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Madrigalia concert focuses on our common things 

As a composer, arranger, pianist, and conductor, Cary Ratcliff has for decades been a busy and important member of Rochester's musical community. Most recently Ratcliff took on the music directorship of Madrigalia, Rochester's venerable and much-loved chamber choir.

Ratcliff has also written many pieces for outstanding local performers, from chamber-music duos to operas, with an emphasis on choral music. The two careers will combine this weekend, when Madrigalia, joined by the Buffalo chamber chorus Vocalis, presents one of Ratcliff's major works: "Ode to Common Things," a 45-minute oratorio based on poetry of Pablo Neruda. This will be a new, revised version that is giving the 20-year-old work some new exposure.

The original "Ode" was scored for full orchestra, and while the work was well received and had its champions among conductors, a 45-minute contemporary work for full chorus and orchestra is an easier sell. "Various choral conductors would tell me, 'I wish there was a chamber version of this so I could do it with my chorus,'" Ratcliff says. "So I did one, and it was a game-changer for the piece."

click to enlarge Madrigalia, under the direction of Cary Ratcliff, will perform "Ode to Common Things" on Saturday. - PHOTO BY SEAN KELLEY/REDSTONE STUDIOS
  • PHOTO BY SEAN KELLEY/REDSTONE STUDIOS
  • Madrigalia, under the direction of Cary Ratcliff, will perform "Ode to Common Things" on Saturday.

A new version of "Ode to Common Things" was recorded for Harmonia Mundi, an important classical label, by a top-notch chamber choir, Conspirare, under its conductor, Craig Hella Johnson. The recording was nominated for a 2015 Grammy in "Best Choral Performance"; it didn't win the prize, but Ratcliff says, it raised the piece's profile among conductors and choral singers considerably.

"Ode to Common Things," first performed in 1995 as part of the Rochester Oratorio Society's 50th anniversary celebrations, had a convoluted birth. Ratcliff says, then-conductor Roger Wilhelm wanted an American-themed oratorio, and the composer spent a year looking for the right words. It wasn't easy: "An oratorio is not an art song — it's a communal art. You need a text that everyone can sing together; that everyone can assent to."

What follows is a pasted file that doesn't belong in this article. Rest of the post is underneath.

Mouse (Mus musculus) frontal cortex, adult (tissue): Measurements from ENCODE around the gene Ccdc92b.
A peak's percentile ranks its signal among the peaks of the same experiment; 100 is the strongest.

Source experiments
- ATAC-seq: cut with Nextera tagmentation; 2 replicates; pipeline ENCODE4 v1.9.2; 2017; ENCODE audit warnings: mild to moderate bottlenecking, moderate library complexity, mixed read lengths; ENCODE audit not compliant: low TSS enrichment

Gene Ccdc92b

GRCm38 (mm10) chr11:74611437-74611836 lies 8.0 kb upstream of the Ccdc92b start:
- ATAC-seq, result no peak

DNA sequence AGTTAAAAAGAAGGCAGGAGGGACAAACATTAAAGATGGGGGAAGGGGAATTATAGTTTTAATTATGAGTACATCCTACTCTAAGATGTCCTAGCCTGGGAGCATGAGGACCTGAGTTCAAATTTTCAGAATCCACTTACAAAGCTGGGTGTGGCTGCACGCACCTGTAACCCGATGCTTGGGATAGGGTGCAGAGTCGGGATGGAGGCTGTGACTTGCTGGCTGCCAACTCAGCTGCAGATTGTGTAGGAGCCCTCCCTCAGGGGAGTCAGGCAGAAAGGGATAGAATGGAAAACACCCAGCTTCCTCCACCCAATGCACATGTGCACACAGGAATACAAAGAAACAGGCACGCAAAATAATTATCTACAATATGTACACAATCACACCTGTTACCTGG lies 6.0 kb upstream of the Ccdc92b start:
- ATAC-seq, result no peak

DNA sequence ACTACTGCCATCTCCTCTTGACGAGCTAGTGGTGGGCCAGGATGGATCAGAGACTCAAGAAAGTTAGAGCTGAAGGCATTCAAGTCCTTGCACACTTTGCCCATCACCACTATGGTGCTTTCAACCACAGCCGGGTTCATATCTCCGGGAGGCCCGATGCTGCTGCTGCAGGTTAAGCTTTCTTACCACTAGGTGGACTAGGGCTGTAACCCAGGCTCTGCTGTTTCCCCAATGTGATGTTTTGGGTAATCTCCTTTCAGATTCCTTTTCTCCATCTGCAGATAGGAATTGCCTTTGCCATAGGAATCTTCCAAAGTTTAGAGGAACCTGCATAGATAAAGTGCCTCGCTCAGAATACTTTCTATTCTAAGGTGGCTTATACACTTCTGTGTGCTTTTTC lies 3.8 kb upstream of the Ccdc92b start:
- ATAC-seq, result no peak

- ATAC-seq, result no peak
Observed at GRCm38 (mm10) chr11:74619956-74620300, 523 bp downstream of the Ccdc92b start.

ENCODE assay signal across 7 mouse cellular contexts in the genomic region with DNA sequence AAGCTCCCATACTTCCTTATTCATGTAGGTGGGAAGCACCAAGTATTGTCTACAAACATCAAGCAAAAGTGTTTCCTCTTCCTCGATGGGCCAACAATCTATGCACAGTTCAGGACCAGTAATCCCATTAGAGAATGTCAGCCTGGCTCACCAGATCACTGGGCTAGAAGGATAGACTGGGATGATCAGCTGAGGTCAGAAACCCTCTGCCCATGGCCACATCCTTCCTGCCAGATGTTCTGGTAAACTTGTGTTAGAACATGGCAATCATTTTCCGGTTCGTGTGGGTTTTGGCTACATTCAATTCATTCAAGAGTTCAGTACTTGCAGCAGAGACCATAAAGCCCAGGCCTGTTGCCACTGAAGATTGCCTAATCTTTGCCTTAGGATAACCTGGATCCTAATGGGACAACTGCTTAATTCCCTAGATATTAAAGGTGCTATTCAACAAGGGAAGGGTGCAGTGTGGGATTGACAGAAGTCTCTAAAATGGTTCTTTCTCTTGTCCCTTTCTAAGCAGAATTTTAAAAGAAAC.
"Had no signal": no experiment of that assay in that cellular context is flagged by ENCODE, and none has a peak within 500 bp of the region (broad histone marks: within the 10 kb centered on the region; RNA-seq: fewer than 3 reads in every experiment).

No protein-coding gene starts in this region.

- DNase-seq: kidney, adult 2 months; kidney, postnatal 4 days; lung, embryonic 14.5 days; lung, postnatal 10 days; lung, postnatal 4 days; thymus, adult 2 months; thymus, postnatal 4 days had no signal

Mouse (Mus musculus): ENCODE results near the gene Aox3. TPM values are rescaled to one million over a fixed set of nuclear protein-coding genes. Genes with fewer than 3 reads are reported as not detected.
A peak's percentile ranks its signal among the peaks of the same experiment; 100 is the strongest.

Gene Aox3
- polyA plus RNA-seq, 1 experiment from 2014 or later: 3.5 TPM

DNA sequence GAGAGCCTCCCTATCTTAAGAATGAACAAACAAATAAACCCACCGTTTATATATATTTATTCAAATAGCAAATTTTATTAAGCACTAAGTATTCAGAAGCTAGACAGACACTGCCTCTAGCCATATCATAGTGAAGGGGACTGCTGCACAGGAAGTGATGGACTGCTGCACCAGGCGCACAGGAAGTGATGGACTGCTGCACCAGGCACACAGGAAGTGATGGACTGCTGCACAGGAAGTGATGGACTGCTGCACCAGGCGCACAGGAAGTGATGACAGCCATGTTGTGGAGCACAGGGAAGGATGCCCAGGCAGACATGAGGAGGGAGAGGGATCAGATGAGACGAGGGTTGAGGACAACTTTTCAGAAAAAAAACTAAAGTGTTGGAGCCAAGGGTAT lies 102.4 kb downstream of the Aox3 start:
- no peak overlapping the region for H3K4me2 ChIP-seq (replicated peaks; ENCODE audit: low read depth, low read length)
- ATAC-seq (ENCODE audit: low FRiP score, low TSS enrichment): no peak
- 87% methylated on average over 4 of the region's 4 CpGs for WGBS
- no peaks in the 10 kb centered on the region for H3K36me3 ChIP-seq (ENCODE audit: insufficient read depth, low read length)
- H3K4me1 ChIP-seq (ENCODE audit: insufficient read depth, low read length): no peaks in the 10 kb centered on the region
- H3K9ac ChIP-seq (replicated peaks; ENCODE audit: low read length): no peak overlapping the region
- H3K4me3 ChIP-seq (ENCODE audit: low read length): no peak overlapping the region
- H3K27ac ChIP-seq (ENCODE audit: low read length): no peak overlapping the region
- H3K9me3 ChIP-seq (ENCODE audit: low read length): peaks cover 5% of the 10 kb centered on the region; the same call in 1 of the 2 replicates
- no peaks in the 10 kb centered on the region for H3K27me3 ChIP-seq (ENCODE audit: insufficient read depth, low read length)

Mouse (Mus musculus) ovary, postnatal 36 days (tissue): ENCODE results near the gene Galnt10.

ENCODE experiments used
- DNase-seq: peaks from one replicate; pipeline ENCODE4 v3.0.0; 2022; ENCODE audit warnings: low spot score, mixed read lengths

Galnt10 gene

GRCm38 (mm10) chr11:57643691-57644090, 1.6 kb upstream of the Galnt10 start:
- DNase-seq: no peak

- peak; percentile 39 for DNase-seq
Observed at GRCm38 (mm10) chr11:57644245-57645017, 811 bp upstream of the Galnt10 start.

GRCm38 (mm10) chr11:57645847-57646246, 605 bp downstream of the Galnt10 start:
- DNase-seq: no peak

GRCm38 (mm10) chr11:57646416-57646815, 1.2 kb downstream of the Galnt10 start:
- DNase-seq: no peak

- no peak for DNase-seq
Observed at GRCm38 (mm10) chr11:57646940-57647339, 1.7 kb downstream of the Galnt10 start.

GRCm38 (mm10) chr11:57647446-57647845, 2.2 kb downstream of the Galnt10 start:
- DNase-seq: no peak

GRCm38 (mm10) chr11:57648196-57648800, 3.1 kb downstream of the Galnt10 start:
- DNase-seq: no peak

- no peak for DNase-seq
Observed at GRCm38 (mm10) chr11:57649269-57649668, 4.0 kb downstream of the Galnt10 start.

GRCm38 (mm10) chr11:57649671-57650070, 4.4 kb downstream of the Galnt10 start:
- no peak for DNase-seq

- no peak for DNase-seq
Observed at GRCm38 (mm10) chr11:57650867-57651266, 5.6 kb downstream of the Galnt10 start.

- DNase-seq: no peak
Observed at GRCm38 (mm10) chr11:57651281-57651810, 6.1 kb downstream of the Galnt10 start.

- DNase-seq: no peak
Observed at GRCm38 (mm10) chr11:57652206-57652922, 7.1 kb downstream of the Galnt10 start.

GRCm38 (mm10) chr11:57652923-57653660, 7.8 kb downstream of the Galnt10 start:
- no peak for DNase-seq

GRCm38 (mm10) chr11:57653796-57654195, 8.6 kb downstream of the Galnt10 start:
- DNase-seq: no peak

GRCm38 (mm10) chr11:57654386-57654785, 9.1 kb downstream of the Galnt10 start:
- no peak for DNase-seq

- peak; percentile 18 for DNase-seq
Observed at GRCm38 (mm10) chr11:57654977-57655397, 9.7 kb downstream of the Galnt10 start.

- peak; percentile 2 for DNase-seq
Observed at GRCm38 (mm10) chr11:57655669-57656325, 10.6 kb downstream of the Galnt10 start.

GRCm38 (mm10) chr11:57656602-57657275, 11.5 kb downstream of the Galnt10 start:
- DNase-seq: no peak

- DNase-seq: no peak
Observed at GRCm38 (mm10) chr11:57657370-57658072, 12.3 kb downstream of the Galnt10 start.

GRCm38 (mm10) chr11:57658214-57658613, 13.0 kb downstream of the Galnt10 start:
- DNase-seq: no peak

Ratcliff's search led to a lot of reading of public speaking in what he calls "high poetic speech" — speeches of Martin Luther King and the like. "I asked many people, 'What writer speaks for all of us?' And of course everybody had a different answer.'"

The answer Ratcliff finally came up with was a bit of a left turn. "I happened across some poetry of Pablo Neruda, and was taken with his sense of our commonality," through his expression of ordinary things common to all cultures, Ratcliff says.

The Nobel Prize-winning Chilean poet expressed that commonality in poems praising the most common things. In Ratcliff's "Ode," Neruda's poems celebrate bread, scissors, a bed, and the guitar, and the profound connection of these basic things to the deepest experiences of our lives.

Not only did Ratcliff choose a text by a South American poet, he decided to set "Ode" in the original Spanish. "I couldn't, and wouldn't, have written this piece in English," he says. "The precision and rhythm of the poetry; the wit and delight in the original; the sounds of the Spanish words ... those all generated my musical ideas."

Ratcliff calls his current edition of "Ode" the "12-hand version," as its new scoring is for harp, four-hand piano, a couple of busy percussionists, and a guitarist. He intended the music to be "especially accessible," and its infectious use of Latin melodic turns and phrases is enhanced by the new arrangement. (The voice parts remain unchanged.) It is a powerful but lovable work.

Performances of the "Ode to Common Things," including this weekend's, feature translated supertitles (commonly seen in opera). "The audience can all laugh at the time, say 'ah' at the same time, and all read this beautiful poetry at the same time," Ratcliff says. "I see it as universal — not Latin American culture, but human culture."

This year marks Ratcliff's third season as the music director and conductor of Madrigalia. The group, which was formed in 1975 by Roger Wilhelm, will have a new performing home next season at the Clover Center for Spirituality and the Arts (formerly the Baptist Temple) on Clover Street. Ratcliff is in the middle of a three-year plan of programming for the choir, with such themes as "Magic, Spells, and Mystery," and a holiday concert that includes Hanukkah and secular songs along with traditional carols.

Ratcliff still has a busy life as a composer, and he hopes it will get even busier after he retires from his job as music director of Bethany Presbyterian Church in Greece later this spring. His delightful children's opera "Mice and Beans" was recently produced in Rochester, and he is continuing to work on another opera, "Eleni," a project that has involved him for many years.

"I have a big pile of semi-completed pieces," Ratcliff says. He also wants to produce a recording of various chamber music pieces with local artists.

"I've been pent up with chamber music for the past two years," he says. But this weekend at least, his focus is on an uncommon piece of choral music.

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